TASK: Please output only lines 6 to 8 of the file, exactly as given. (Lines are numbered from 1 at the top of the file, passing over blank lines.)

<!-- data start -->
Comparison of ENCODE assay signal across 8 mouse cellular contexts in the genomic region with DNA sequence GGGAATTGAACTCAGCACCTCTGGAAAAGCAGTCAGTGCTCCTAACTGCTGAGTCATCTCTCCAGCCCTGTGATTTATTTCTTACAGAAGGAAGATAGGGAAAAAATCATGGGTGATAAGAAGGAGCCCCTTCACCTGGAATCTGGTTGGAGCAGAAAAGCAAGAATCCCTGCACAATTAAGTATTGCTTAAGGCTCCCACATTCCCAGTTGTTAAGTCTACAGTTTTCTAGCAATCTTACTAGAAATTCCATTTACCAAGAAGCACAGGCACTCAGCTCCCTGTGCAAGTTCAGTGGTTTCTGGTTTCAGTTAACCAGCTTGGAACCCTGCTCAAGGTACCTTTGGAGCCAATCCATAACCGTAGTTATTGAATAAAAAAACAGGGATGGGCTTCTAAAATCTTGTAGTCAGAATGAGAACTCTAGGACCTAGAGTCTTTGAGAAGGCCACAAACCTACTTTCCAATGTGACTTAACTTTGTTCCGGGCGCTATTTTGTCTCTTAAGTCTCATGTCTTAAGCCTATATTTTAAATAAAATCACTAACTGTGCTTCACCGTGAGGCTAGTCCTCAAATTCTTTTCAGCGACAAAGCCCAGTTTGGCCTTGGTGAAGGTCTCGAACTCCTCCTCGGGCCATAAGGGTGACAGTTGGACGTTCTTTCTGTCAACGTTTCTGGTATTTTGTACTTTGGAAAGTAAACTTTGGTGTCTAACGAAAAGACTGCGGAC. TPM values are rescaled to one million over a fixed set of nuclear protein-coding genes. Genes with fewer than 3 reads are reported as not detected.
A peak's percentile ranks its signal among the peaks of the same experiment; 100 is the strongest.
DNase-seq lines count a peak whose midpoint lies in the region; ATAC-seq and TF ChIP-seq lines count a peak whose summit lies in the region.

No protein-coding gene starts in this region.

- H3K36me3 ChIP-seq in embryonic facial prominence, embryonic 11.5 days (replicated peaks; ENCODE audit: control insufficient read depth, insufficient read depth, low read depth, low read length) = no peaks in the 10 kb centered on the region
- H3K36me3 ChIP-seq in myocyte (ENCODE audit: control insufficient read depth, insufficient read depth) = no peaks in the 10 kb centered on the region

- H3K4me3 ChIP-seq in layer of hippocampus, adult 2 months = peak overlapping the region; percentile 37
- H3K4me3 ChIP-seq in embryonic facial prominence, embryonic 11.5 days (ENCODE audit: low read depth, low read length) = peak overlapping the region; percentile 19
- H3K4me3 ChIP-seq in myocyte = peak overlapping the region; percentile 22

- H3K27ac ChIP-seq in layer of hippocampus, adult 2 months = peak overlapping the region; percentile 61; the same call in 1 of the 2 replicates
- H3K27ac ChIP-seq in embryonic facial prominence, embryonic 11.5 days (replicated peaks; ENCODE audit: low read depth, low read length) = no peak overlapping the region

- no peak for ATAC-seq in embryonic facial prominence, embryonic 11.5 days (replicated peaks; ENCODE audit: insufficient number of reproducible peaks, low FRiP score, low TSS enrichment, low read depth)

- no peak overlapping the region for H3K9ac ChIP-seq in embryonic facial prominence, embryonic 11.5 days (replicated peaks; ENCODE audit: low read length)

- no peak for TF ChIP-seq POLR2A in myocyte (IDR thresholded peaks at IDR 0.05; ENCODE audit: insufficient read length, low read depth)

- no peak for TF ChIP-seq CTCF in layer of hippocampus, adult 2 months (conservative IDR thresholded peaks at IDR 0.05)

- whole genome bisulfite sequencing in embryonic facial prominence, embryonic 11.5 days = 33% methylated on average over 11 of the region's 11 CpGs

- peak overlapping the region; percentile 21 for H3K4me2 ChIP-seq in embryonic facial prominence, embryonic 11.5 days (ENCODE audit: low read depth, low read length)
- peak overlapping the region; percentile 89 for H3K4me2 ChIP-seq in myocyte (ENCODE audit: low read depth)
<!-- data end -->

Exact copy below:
- H3K36me3 ChIP-seq in myocyte (ENCODE audit: control insufficient read depth, insufficient read depth) = no peaks in the 10 kb centered on the region

- H3K4me3 ChIP-seq in layer of hippocampus, adult 2 months = peak overlapping the region; percentile 37
- H3K4me3 ChIP-seq in embryonic facial prominence, embryonic 11.5 days (ENCODE audit: low read depth, low read length) = peak overlapping the region; percentile 19